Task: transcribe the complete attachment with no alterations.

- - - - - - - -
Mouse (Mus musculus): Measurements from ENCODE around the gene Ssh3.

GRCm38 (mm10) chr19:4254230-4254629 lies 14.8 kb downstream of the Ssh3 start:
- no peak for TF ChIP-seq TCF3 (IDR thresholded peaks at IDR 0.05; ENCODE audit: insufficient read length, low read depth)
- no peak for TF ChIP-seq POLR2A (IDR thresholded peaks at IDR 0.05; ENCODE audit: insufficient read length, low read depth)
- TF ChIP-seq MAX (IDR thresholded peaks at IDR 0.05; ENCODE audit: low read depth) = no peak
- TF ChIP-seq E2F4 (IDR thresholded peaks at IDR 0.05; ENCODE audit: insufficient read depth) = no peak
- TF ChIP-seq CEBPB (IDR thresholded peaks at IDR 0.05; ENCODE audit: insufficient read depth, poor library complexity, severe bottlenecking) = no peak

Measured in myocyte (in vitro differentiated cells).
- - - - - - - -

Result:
Mouse (Mus musculus): Measurements from ENCODE around the gene Ssh3.

GRCm38 (mm10) chr19:4254230-4254629 lies 14.8 kb downstream of the Ssh3 start:
- no peak for TF ChIP-seq TCF3 (IDR thresholded peaks at IDR 0.05; ENCODE audit: insufficient read length, low read depth)
- no peak for TF ChIP-seq POLR2A (IDR thresholded peaks at IDR 0.05; ENCODE audit: insufficient read length, low read depth)
- TF ChIP-seq MAX (IDR thresholded peaks at IDR 0.05; ENCODE audit: low read depth) = no peak
- TF ChIP-seq E2F4 (IDR thresholded peaks at IDR 0.05; ENCODE audit: insufficient read depth) = no peak
- TF ChIP-seq CEBPB (IDR thresholded peaks at IDR 0.05; ENCODE audit: insufficient read depth, poor library complexity, severe bottlenecking) = no peak

Measured in myocyte (in vitro differentiated cells).